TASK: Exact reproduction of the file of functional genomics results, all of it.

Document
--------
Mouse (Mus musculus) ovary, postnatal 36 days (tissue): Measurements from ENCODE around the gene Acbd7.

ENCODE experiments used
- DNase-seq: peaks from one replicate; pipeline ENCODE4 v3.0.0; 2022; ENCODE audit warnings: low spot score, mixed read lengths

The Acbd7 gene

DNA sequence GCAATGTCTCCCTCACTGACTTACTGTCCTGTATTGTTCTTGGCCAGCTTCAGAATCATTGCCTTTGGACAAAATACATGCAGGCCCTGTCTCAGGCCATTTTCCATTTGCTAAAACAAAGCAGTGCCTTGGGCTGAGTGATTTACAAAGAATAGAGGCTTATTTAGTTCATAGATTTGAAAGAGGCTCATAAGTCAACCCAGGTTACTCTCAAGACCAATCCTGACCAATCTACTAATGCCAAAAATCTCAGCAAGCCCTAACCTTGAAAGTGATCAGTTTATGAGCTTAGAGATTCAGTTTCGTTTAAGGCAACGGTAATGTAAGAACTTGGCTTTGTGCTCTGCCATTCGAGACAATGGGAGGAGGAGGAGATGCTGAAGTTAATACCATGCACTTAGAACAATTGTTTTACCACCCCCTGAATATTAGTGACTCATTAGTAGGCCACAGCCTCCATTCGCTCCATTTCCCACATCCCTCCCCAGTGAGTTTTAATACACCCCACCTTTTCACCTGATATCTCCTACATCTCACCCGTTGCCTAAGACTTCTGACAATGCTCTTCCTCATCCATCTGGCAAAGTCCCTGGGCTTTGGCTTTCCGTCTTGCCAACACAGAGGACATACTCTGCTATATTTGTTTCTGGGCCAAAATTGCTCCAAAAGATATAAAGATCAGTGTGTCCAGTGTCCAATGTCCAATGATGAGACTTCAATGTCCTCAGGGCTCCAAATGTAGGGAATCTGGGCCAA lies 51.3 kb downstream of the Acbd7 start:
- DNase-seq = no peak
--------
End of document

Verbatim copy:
Mouse (Mus musculus) ovary, postnatal 36 days (tissue): Measurements from ENCODE around the gene Acbd7.

ENCODE experiments used
- DNase-seq: peaks from one replicate; pipeline ENCODE4 v3.0.0; 2022; ENCODE audit warnings: low spot score, mixed read lengths

The Acbd7 gene

DNA sequence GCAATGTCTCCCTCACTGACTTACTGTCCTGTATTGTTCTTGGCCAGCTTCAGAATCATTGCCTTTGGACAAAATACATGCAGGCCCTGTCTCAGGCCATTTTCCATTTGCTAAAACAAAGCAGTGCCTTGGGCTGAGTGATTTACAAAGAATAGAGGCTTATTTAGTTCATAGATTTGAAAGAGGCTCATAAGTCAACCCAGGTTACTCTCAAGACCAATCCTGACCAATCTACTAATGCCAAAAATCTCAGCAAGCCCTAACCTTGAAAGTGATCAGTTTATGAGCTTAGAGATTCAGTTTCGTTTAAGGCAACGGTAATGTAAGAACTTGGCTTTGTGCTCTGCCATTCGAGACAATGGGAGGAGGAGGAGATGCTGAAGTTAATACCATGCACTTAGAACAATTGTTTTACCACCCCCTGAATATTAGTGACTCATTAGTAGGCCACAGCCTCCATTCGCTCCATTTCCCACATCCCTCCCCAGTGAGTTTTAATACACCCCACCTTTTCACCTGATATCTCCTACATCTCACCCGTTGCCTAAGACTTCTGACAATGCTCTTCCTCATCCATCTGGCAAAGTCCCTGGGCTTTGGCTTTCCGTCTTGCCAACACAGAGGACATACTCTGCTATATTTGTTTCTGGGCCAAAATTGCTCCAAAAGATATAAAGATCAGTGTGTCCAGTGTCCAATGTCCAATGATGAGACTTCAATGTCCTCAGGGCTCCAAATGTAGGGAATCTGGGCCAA lies 51.3 kb downstream of the Acbd7 start:
- DNase-seq = no peak